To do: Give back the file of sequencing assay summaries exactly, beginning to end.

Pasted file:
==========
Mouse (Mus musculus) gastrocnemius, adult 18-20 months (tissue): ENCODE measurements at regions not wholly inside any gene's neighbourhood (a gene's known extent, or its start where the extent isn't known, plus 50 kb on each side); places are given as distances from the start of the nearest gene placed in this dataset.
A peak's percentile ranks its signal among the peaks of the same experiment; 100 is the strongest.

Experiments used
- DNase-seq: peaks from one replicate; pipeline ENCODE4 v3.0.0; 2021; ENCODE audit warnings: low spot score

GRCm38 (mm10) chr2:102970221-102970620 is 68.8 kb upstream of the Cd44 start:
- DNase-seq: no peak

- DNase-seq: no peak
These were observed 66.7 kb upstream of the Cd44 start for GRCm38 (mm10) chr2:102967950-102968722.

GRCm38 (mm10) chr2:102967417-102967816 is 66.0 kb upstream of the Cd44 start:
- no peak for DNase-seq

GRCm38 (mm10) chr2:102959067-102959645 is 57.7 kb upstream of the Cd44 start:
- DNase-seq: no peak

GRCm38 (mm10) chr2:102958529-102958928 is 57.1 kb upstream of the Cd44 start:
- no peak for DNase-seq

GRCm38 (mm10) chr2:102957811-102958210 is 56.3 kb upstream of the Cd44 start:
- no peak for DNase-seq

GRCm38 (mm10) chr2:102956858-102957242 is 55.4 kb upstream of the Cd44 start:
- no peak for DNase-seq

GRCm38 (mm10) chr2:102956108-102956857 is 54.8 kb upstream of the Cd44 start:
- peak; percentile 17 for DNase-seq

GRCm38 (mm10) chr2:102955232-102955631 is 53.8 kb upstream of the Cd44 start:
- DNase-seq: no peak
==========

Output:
Mouse (Mus musculus) gastrocnemius, adult 18-20 months (tissue): ENCODE measurements at regions not wholly inside any gene's neighbourhood (a gene's known extent, or its start where the extent isn't known, plus 50 kb on each side); places are given as distances from the start of the nearest gene placed in this dataset.
A peak's percentile ranks its signal among the peaks of the same experiment; 100 is the strongest.

Experiments used
- DNase-seq: peaks from one replicate; pipeline ENCODE4 v3.0.0; 2021; ENCODE audit warnings: low spot score

GRCm38 (mm10) chr2:102970221-102970620 is 68.8 kb upstream of the Cd44 start:
- DNase-seq: no peak

- DNase-seq: no peak
These were observed 66.7 kb upstream of the Cd44 start for GRCm38 (mm10) chr2:102967950-102968722.

GRCm38 (mm10) chr2:102967417-102967816 is 66.0 kb upstream of the Cd44 start:
- no peak for DNase-seq

GRCm38 (mm10) chr2:102959067-102959645 is 57.7 kb upstream of the Cd44 start:
- DNase-seq: no peak

GRCm38 (mm10) chr2:102958529-102958928 is 57.1 kb upstream of the Cd44 start:
- no peak for DNase-seq

GRCm38 (mm10) chr2:102957811-102958210 is 56.3 kb upstream of the Cd44 start:
- no peak for DNase-seq

GRCm38 (mm10) chr2:102956858-102957242 is 55.4 kb upstream of the Cd44 start:
- no peak for DNase-seq

GRCm38 (mm10) chr2:102956108-102956857 is 54.8 kb upstream of the Cd44 start:
- peak; percentile 17 for DNase-seq

GRCm38 (mm10) chr2:102955232-102955631 is 53.8 kb upstream of the Cd44 start:
- DNase-seq: no peak